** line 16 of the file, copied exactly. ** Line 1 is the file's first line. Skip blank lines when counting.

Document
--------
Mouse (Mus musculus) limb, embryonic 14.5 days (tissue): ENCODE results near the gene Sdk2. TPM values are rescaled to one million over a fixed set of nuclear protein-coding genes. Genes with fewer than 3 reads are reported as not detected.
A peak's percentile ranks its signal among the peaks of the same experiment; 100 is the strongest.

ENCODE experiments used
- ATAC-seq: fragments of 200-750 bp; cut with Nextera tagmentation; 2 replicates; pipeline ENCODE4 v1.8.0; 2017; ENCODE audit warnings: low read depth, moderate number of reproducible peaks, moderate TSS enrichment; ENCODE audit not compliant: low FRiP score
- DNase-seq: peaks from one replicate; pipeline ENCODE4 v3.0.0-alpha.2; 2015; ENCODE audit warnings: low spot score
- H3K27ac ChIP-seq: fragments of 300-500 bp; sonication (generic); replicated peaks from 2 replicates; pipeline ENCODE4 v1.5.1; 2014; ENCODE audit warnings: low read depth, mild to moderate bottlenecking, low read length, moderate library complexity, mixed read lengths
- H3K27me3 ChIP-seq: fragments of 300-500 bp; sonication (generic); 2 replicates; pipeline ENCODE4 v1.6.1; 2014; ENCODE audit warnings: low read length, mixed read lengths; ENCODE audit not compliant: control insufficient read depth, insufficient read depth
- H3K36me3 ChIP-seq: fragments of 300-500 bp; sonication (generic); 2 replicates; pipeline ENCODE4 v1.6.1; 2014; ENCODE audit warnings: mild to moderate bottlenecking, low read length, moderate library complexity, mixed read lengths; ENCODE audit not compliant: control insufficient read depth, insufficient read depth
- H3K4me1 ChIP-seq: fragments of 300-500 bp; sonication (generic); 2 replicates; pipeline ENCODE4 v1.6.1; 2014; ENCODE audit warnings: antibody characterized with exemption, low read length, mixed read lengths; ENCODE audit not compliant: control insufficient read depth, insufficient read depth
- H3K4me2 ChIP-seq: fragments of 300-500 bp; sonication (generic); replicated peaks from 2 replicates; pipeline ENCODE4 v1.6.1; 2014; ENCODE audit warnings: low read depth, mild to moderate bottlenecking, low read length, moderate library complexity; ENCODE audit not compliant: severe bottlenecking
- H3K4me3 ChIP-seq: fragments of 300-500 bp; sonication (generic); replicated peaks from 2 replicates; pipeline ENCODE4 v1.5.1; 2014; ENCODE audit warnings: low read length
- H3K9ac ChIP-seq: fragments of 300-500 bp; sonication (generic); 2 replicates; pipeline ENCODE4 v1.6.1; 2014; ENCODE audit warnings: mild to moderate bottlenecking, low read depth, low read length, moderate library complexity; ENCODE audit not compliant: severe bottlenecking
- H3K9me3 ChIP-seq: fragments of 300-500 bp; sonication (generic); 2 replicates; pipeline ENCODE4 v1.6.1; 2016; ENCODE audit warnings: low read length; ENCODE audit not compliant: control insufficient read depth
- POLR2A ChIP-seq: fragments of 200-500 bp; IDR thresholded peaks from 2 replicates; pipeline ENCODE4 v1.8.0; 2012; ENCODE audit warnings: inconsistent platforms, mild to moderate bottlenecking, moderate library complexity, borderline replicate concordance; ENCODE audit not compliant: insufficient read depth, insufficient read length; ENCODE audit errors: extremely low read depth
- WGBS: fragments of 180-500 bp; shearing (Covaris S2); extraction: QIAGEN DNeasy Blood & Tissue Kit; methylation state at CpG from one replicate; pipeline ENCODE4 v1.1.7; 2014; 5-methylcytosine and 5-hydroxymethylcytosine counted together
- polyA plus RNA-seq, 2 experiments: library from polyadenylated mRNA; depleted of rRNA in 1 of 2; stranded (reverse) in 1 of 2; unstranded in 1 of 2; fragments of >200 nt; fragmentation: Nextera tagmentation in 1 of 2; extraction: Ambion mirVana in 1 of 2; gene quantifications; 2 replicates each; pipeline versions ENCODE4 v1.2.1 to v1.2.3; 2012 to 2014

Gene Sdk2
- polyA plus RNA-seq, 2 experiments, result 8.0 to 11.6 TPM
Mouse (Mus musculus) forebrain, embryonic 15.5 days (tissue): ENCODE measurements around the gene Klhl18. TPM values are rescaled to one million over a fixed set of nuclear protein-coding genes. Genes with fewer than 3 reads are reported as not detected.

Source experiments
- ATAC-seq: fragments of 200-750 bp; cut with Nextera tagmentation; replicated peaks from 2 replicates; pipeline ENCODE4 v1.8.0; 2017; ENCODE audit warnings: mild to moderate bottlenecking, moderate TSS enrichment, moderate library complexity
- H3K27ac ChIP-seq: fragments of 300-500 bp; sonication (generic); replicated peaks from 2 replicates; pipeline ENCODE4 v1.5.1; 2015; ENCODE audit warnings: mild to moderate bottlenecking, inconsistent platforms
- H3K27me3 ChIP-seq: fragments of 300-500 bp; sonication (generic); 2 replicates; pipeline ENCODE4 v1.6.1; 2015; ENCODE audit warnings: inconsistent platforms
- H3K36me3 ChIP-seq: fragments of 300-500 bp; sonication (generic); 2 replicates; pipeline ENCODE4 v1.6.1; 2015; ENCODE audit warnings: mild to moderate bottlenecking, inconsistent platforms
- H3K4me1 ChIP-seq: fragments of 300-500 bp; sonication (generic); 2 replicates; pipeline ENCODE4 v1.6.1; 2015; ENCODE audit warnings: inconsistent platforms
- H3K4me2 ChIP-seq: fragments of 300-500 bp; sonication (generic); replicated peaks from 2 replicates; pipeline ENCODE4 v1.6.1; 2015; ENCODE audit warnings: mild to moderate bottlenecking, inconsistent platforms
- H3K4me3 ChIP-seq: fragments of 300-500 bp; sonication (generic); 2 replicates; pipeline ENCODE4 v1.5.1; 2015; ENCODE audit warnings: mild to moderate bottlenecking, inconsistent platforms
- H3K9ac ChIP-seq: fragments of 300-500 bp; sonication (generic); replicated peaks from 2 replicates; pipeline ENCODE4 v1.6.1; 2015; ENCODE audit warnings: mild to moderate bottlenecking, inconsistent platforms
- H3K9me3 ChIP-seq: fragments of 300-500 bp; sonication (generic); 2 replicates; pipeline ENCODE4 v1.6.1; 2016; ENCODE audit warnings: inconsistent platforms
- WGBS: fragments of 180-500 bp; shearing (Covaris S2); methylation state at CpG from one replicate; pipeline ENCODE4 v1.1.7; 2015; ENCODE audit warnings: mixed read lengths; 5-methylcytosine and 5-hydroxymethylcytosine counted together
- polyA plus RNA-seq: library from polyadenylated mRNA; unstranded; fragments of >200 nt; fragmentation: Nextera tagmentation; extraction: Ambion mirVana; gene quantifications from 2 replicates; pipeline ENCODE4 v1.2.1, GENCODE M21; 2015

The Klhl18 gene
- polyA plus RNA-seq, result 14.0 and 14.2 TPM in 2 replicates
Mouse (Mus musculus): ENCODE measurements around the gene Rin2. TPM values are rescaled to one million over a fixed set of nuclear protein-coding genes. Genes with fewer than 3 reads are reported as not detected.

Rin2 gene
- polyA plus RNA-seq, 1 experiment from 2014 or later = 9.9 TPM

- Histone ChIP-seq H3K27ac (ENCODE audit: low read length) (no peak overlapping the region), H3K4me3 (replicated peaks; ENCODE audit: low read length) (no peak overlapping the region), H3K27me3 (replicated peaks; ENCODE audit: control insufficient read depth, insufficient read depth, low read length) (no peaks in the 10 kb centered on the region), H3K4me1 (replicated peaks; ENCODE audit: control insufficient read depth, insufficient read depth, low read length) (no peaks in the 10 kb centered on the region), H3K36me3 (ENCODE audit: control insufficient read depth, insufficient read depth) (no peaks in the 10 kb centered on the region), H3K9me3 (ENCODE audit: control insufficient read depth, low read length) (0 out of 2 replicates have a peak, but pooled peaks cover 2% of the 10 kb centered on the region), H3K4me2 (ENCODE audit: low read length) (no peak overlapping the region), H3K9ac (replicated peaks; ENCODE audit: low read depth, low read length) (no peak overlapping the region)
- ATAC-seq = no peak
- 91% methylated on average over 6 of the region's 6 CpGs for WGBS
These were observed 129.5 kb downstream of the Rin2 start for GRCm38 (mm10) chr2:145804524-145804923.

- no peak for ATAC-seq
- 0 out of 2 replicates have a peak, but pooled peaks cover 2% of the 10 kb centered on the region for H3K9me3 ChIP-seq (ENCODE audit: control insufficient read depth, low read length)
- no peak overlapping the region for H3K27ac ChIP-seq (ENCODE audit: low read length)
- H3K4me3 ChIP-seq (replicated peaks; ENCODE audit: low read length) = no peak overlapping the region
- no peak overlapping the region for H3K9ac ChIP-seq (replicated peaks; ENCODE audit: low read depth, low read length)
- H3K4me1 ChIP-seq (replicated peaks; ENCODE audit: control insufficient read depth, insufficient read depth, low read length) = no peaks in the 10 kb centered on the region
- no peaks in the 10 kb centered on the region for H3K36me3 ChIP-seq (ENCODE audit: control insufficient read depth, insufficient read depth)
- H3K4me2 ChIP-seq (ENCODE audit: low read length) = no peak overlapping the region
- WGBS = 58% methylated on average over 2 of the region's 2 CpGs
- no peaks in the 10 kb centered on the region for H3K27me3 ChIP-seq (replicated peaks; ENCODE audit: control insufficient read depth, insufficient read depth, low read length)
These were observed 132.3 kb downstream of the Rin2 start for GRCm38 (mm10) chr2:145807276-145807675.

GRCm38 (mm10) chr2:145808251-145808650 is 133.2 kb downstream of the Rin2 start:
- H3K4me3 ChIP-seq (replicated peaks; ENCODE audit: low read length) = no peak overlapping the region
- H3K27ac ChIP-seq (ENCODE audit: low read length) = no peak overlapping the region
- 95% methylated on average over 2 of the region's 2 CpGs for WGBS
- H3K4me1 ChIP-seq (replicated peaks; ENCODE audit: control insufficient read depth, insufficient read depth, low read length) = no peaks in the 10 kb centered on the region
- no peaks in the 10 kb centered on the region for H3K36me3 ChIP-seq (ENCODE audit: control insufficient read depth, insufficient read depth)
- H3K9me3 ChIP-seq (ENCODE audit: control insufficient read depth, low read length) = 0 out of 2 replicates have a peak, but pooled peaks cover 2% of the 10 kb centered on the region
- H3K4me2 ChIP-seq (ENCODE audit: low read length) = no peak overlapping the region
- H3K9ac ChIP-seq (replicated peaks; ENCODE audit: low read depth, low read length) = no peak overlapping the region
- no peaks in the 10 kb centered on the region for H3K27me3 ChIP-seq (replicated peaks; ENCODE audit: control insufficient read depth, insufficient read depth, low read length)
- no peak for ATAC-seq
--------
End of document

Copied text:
- polyA plus RNA-seq, 2 experiments: library from polyadenylated mRNA; depleted of rRNA in 1 of 2; stranded (reverse) in 1 of 2; unstranded in 1 of 2; fragments of >200 nt; fragmentation: Nextera tagmentation in 1 of 2; extraction: Ambion mirVana in 1 of 2; gene quantifications; 2 replicates each; pipeline versions ENCODE4 v1.2.1 to v1.2.3; 2012 to 2014